Paying it Forward

Tacoma's School Bond

January 24, 2013
Voters in the Tacoma Public School district will be voting on a massive $500-million bond issue to rebuild or renovate all but six of the schools in the district. It is a huge commitment for homeowners who are still struggling from the effects of the recession. But deferred maintenance has a cost too, and interest rates are at historic lows. What is the best course to take? Panelists for and against the measure speak their minds on this edition of Northwest Now.

Program will be available online immediately after broadcast.


If you've been watching this show for a while, you know your host is far from perfect. A case in point comes in this program where Ken Miller states, "The average family of four over the life of this bond is going to pay about 10,000 dollars, and that seems like a fair amount of money." I saw this number in the op-ed piece Ken did for the News Tribune and had it in mind to quiz him about it. But alas, I forgot all about it until it came up during the program - at which time I was probably remiss once again in not stopping him down to inquire about where that number comes from. So, better late than never, I contacted Ken via email to get some clarification. Ken wrote back and told me that he came up with the number by taking Tacoma's 200,000 population, dividing by four to get 50,000 families, and then dividing the bond measure's grand total by that number. The result is the $10,000 figure he earnestly cites. With that said however, it is this reporter's contention that in this case, we're measuring the length of a board with a scale instead of a ruler. The bond's payment scheme relies upon the paying a fixed rate on a property's assessed valuation. There is no regard given to population or imaginary families of four who may or may not reside in their homes for the duration of the bond's term. So while I appreciate Mr. Miller's recognition that boiling the numbers down to usable chunks is important, my intent here is to tell our viewers that the calculation in no way measures what it seeks to, and is therefore in my view, an invalid (in the statistical sense) assessment of the bond's impact on property owners.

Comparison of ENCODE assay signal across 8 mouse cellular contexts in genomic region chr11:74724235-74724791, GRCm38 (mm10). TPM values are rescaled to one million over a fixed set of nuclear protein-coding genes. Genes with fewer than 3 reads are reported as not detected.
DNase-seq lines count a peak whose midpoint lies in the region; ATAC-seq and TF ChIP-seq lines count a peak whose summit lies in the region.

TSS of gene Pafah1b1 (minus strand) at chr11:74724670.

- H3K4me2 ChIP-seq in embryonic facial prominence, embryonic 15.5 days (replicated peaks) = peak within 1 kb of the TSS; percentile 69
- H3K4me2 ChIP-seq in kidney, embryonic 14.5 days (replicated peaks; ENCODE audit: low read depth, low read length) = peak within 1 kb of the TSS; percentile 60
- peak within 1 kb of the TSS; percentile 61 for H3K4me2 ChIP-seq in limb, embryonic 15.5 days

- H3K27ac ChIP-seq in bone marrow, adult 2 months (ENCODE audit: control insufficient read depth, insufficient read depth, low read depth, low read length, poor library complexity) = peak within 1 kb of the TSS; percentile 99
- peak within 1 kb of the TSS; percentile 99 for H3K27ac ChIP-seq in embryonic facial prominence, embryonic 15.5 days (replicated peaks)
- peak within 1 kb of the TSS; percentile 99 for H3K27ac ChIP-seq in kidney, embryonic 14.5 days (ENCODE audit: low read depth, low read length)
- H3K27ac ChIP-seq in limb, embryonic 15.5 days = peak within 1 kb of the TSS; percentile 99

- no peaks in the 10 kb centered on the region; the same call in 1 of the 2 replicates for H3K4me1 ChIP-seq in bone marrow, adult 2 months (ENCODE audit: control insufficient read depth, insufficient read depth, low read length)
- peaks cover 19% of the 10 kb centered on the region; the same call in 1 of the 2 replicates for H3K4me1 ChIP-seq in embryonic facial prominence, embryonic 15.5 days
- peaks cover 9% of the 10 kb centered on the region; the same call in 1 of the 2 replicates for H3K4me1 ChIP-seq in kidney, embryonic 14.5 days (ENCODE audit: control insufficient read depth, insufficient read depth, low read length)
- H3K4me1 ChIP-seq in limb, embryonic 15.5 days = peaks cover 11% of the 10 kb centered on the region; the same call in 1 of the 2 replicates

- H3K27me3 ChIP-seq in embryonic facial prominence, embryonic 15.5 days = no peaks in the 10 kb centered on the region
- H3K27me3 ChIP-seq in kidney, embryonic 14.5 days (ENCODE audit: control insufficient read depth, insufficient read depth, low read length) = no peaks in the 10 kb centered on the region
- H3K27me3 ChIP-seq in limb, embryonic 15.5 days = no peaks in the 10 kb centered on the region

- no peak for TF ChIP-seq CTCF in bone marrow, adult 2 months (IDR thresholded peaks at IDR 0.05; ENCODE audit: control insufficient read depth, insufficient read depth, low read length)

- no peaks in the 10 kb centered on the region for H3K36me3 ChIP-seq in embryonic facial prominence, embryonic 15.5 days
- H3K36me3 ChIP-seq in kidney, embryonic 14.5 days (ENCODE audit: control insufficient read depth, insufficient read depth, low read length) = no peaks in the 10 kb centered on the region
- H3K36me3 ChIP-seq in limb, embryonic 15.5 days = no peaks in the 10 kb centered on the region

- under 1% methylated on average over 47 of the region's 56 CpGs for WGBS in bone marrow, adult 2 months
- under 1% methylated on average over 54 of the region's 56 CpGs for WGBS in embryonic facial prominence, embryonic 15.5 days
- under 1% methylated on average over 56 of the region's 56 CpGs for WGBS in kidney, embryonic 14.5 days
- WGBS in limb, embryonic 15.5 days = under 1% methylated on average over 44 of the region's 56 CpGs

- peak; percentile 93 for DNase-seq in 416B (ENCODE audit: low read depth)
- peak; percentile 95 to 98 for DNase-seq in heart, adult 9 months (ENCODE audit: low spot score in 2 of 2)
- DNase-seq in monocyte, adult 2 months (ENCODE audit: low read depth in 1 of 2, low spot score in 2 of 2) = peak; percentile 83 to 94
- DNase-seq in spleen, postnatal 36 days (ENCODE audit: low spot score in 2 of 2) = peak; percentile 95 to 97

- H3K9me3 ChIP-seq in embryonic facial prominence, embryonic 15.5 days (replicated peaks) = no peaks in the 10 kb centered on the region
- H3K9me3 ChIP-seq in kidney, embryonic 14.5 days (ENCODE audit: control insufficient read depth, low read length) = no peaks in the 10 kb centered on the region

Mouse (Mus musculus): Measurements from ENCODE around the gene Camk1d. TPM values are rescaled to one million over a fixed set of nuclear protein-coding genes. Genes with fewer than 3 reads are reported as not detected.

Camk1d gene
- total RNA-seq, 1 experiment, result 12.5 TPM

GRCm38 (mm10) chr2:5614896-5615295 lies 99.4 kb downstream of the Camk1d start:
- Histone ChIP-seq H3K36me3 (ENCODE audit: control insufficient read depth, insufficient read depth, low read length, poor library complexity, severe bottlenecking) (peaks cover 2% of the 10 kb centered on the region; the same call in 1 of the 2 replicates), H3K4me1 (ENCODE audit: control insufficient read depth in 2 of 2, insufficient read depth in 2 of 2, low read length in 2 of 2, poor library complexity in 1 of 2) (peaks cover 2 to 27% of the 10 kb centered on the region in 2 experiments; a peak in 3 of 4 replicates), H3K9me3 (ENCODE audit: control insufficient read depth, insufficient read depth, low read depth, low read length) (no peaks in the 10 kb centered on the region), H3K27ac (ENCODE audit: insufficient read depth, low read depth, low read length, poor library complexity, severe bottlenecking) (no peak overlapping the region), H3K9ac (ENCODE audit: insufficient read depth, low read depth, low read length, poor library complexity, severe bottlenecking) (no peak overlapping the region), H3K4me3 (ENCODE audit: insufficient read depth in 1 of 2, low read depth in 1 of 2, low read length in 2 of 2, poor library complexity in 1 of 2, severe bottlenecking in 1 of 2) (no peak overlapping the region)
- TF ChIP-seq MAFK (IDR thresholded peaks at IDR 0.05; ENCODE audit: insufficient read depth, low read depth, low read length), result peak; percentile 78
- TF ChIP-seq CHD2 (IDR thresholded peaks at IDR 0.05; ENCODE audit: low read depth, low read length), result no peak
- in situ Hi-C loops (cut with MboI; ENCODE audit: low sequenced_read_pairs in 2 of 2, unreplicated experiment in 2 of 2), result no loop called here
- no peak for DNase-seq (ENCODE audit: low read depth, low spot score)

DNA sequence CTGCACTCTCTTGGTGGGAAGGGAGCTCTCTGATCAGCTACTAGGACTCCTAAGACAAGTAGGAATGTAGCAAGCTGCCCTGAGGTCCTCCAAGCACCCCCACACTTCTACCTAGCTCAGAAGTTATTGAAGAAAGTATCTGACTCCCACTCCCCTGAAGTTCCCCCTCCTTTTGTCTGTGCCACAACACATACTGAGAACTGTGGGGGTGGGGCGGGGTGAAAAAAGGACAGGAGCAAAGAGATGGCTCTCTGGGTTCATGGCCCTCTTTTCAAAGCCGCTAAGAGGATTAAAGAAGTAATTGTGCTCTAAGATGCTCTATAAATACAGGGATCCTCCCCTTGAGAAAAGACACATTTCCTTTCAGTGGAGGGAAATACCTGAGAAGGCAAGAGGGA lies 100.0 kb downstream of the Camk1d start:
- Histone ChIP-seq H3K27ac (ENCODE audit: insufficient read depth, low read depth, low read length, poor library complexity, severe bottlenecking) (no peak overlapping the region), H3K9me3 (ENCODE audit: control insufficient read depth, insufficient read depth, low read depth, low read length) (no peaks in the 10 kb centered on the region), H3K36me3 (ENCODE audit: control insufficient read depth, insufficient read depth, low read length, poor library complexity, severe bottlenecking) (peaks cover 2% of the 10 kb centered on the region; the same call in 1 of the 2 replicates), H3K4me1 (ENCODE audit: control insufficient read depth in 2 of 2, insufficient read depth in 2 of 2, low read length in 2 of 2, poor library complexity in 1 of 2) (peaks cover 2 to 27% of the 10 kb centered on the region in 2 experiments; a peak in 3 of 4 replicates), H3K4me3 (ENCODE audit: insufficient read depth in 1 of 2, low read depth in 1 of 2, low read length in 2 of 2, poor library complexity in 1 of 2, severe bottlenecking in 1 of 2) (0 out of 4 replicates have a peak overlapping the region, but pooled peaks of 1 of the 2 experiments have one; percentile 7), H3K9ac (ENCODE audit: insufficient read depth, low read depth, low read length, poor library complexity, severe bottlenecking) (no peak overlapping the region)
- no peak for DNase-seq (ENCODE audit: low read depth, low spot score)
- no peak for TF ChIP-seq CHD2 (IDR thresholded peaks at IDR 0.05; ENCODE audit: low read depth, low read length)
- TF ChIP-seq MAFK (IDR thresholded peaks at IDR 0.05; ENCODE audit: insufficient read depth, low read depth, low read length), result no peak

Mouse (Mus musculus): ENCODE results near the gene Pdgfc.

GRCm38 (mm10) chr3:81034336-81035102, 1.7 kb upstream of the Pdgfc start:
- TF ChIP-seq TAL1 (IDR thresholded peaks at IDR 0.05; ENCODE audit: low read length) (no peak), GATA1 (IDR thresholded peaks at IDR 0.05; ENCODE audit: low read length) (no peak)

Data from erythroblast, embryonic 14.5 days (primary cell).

Tom Layson


Proposition 1
Yes on Prop 1 - Renew Our Commitment

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